Will The Real Uncle Sam Please Stand Up

Who is This Guy?

Who is This Guy?

Will the Real Sam Wilson Please Stand Up?

Uncle Sam Wilson

On This Date In History:  On This date, Samuel Wilson of Troy, New York was basking in the limelight shown  by Congress….or he would have been had he been alive.  He was born in 1766 in Massachusetts.  He moved to Troy and was such a kindly man, that people affectionately called him “uncle Sam.”  During the War of 1812, Sam sold 300 barrels of beef and pork to food wholesaler Elbert Anderson who stamped each barrel “EA-US”.  Anderson had a contract with the US Army and the lettering was meant to stand for Elbert Anderson and United States.  When a worker was asked what the letters stood for, he said “Uncle Sam Wilson.”  The name stuck.  150 years later, on this date in 1961, Congress passed a resolution honoring Sam Wilson of Troy, NY as the progenitor of America’s Uncle Sam.  Congress must not have had much else to do that day, even though it was but a month before the Cuban Missile Crisis.  Some things never change….like in the fact that Congress may have gotten it wrong.

Seems another Samuel Wilson was born in 1778  in Delaware and this Sam Wilson also moved to Troy, New York.  He took a job as a clerk in a store owned by…Ebenezer Anderson.   During the War of 1812, Sam oversaw orders taken from the government.  The boxes were also stamped “EA-US” for Ebenezer Anderson and Sam Wilson.  Again, someone identified the initials as those belonging to Uncle Sam. 

Rice: Model for Uncle Sam?

Rice: Model for Uncle Sam?

The first Sam was born first but only lived to be 87. The second Sam was born later but lived to be 100.  While the first Sam was the first, then the title should go to him.  But the second Sam was the last Sam, so the title should go to him.  Both were procuring orders for the military for the War of 1812 so the title should end in a tie.  You can make your choice.  But oh…those clever 19th Century Newspapermen caught wind of it and the moniker Uncle Sam as a synonym for the US government began appearing in newspapers in 1813.  So, you see, the press pack-mentality of everyone running with the same stuff began long ago and there has been no shortage of uninspiring, un-original stories in the press ever since.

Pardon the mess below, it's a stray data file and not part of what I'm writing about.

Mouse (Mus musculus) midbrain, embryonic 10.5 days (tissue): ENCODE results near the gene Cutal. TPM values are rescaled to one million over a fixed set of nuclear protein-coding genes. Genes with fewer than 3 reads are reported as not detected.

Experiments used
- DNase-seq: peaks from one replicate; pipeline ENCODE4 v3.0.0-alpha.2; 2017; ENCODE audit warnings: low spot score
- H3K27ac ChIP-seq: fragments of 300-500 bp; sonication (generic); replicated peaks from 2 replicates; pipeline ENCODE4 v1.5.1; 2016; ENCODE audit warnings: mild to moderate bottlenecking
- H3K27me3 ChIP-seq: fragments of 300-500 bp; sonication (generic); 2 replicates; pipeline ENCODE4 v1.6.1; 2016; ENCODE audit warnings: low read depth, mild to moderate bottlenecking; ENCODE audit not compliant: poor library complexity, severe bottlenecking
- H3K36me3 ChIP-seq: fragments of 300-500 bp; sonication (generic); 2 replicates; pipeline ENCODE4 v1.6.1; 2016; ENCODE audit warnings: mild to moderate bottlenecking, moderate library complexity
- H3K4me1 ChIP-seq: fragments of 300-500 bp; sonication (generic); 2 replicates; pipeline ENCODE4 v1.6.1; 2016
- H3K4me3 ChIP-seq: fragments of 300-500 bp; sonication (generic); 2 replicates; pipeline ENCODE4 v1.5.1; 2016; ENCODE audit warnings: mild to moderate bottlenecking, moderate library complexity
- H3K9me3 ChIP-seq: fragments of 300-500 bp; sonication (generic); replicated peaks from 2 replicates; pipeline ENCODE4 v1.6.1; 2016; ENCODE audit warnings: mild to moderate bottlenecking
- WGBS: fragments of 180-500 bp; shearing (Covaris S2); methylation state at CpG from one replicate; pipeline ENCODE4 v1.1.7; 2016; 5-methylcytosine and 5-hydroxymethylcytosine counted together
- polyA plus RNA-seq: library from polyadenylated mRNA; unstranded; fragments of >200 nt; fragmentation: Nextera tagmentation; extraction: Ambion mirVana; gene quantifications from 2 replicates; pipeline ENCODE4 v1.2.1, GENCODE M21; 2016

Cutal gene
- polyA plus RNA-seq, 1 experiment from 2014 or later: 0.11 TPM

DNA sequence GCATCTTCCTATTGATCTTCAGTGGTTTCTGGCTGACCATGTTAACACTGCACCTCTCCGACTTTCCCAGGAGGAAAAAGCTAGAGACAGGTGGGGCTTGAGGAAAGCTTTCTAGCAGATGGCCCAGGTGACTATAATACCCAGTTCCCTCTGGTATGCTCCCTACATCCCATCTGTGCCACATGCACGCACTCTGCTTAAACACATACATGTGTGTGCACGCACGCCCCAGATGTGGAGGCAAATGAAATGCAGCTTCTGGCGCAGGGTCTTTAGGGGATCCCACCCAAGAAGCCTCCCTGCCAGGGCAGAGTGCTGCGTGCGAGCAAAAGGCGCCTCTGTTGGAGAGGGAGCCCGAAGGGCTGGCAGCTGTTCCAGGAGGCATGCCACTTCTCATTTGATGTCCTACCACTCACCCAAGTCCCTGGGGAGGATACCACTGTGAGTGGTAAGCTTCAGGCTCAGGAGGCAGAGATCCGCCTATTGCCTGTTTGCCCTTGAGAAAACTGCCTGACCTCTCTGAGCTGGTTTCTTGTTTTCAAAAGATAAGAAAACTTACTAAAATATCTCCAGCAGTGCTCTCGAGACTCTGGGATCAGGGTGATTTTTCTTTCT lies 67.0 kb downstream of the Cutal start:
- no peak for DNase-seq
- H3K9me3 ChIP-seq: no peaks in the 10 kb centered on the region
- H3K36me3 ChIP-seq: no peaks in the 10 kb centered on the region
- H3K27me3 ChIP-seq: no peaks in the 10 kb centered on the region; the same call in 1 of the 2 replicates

But, there’s more.  There was a man named Dan Rice, who was a professional clown and who was also politically active.  He was friends with both President Lincoln and Jefferson Davis. His popularity was such that he even made it on the ballot for the 1868 Presidential election.  Now, Rice was a supporter of Zachary Taylor and he had a habit of showing up to campaign events wearing red, white and blue tights, a tail coat that looked like the flag and a top hat.  And, of course, he sported a goatee.  At least that part looks a little like the famous cartoon character of which we are familiar.  Some say that is the true beginning of Uncle Sam and that was a result of the artistic work of Montgomery Flagg.  He was the artist who made the recruiting poster in 1917 encouraging enlistment for Americans into World War I.  My guess is that Flagg took the stories of Uncle Sam Wilson and then used the appearance of Rice as a model.

You Figure it Out!

Flagg's 1917 Uncle Sam

Here’s the kicker….I’m not so sure that the photo attached in the upper left and widely spread as the 1766 Sam Wilson is not really the 1778 Sam Wilson as the 1766 Sam Wilson died in 1853 which would have been prior to photographs being so easily available. Further, his attire looks more like the Civil War Era and it seems possible that it was taken during that conflict as a sort of propaganda instrument for the North.  But, I may be mistaken.  Whatever it is, he sure doesn’t look like the more familiar character that started showing up in World War I.  Funny how Uncle Sam seems so closely associated with war.  Perhaps he was a product of the military industrial complex that President Eisenhower warned us about.

 Weather Bottom Line:  Still seasonably dry with cool nights and warm afternoons through the middle part of the week.


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